was a desperate attempt to get her boyfriend’s attention.”

Seiler’s
false report caused a massive manhunt for her abductor that cost
an estimated $96,000. She pleaded guilty to obstruction of justice
and was ordered to make financial restitution to the police.

The
recognition and punishment of false accusations is an important
and necessary shift in our culture…but there are dangers. Real
violence happens constantly and faux victims like Wilbanks can harden
hearts toward real ones. I doubt that Wilbanks’ neighbors will ever
view a ‘victim’ with unconditional sympathy again. An awareness
of false reports can too easily become callousness toward real victims.

Another
under-discussed but newsworthy element: Wilbanks allegedly made
false statements
to the New Mexico police (and later the Georgia authorities), claiming
she was kidnapped
by an Hispanic man and a woman. That allegation has been widely
broadcast, and perhaps she will be prosecuted. But her mental instability
makes that prospect unlikely and the absence of criminal intent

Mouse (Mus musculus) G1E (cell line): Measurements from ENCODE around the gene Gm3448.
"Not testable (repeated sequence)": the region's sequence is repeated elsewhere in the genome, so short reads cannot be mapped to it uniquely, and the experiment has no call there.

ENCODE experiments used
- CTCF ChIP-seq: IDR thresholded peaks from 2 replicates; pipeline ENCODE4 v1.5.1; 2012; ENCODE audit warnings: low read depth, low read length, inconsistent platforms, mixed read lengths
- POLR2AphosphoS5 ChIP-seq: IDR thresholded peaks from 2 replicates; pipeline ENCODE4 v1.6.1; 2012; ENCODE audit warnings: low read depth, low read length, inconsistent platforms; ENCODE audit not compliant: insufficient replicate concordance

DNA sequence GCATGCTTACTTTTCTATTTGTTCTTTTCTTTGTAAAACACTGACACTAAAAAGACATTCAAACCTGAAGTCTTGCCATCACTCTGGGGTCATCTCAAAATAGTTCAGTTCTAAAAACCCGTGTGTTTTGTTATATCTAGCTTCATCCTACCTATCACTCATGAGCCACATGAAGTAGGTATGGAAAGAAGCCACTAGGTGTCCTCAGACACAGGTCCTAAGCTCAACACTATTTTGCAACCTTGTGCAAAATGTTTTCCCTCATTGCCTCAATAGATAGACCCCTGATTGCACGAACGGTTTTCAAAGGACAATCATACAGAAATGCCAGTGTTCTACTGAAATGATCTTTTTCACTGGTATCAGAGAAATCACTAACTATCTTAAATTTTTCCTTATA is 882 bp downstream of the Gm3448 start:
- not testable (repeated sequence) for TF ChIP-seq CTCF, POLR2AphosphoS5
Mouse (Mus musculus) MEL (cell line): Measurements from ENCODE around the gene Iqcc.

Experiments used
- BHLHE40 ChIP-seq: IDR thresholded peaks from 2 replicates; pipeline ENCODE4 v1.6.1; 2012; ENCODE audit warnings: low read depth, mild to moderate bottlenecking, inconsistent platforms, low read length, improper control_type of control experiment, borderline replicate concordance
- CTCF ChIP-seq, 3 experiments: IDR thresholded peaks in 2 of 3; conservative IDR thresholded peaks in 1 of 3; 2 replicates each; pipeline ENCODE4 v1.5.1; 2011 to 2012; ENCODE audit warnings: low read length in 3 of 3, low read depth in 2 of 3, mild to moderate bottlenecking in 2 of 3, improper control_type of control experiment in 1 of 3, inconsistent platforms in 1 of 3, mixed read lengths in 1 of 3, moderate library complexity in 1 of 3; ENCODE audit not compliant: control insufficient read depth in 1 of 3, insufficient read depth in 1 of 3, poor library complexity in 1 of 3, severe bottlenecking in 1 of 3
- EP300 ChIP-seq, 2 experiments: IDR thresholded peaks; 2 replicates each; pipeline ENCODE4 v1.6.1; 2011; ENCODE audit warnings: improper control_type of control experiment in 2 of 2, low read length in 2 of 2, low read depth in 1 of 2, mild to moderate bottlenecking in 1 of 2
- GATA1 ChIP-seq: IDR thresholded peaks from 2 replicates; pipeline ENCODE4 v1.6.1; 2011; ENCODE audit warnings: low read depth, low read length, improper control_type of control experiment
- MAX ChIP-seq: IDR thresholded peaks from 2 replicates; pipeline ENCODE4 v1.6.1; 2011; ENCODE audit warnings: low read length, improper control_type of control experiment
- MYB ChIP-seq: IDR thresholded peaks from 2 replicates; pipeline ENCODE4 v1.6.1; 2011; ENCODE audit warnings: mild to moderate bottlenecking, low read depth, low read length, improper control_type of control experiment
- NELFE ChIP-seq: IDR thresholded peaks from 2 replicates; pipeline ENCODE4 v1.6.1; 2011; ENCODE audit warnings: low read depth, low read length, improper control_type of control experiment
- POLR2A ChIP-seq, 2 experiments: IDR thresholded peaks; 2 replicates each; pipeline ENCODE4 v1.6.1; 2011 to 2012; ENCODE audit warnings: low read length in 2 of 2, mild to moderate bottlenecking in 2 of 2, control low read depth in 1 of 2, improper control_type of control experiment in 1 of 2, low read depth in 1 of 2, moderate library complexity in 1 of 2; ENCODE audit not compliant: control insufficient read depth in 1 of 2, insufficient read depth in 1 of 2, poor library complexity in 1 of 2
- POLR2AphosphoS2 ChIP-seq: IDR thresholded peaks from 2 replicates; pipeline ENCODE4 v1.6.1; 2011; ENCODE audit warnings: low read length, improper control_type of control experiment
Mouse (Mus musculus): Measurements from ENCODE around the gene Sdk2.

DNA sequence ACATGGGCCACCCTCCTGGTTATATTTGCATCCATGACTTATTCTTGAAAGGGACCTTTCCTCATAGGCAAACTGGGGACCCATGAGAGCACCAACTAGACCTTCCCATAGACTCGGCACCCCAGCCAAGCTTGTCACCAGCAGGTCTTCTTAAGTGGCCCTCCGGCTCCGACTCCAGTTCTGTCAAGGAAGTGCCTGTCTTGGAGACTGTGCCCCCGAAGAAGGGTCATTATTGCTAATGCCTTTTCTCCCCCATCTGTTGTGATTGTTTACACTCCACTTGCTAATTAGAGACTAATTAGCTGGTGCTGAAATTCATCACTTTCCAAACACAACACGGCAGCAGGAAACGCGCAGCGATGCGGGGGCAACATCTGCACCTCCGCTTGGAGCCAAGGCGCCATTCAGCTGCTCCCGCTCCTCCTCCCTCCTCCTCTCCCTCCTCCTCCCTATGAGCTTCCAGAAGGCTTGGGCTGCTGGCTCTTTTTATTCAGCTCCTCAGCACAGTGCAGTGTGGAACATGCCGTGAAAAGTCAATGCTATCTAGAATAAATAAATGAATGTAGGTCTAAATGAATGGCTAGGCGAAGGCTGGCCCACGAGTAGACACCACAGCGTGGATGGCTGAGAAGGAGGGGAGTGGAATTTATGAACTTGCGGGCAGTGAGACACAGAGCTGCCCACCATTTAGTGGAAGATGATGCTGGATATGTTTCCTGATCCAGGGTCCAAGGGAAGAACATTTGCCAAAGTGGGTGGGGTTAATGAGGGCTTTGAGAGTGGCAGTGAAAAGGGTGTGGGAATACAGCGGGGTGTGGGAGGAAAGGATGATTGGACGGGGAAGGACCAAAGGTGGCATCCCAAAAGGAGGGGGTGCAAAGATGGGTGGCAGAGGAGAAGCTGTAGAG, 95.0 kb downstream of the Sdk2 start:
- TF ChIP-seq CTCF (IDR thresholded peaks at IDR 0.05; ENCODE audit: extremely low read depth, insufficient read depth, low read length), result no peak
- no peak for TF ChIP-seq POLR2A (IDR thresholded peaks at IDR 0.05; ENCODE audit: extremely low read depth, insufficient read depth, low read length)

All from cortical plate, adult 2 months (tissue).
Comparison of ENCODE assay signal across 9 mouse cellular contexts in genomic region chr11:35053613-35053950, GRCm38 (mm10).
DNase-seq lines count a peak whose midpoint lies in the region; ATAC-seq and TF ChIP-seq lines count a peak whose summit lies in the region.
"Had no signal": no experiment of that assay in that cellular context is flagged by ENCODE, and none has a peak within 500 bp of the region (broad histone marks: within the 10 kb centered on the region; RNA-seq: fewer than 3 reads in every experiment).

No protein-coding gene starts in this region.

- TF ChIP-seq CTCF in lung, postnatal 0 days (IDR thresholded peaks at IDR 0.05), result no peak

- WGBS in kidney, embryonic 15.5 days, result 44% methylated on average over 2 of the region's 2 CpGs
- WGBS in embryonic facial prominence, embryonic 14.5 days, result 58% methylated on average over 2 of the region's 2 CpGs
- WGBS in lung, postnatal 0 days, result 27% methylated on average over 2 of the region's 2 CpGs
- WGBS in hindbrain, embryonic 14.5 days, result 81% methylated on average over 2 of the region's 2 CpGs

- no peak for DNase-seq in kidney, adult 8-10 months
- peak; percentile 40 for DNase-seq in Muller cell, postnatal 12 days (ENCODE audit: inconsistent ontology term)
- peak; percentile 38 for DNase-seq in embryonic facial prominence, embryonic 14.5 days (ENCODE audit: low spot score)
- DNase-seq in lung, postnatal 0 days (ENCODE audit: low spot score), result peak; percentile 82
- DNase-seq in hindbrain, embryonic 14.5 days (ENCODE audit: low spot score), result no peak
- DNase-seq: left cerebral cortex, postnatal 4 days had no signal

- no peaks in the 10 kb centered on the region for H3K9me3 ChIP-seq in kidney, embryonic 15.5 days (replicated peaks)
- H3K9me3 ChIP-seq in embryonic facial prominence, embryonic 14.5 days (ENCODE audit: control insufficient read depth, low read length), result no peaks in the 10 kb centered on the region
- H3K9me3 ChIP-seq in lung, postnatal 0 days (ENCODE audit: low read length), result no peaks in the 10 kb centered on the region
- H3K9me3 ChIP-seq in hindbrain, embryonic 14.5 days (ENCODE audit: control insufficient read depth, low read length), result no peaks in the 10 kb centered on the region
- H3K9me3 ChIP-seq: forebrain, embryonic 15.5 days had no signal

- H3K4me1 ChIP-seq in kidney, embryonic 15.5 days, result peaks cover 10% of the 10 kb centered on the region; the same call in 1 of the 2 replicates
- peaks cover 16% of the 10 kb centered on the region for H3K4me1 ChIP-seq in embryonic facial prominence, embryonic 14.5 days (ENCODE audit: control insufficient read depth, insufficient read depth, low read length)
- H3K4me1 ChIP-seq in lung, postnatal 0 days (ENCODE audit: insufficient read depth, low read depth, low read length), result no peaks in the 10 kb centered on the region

is a problem.

What
is unmentioned by the media, however, is the fact that until she
made those statements – an act that occurred at the tail end of
the police investigation – Wilbanks had done nothing wrong in a
legal sense.

The
foregoing statement is not an expression of sympathy. As far as
I am concerned, Wilbanks should be disowned by her parents, shunned
by friends, and bitten by the family dog.

But
she is a free human being. Except for the purpose of fraud or other
crime, she has a legal right to disappear, to run out on a wedding.
The alternative is to require people to inform authorities about
their whereabouts and movements, as they were required to do in
the Soviet Union.

And
this is another danger that the dubious likes of Wilbanks inflict
upon society. It is all too possible that people will react to the
mass coverage of her family’s pain by calling for a law to prevent
similar occurrences. And, so, because of a mentally and morally
unbalanced woman, every one of us could become a little less free.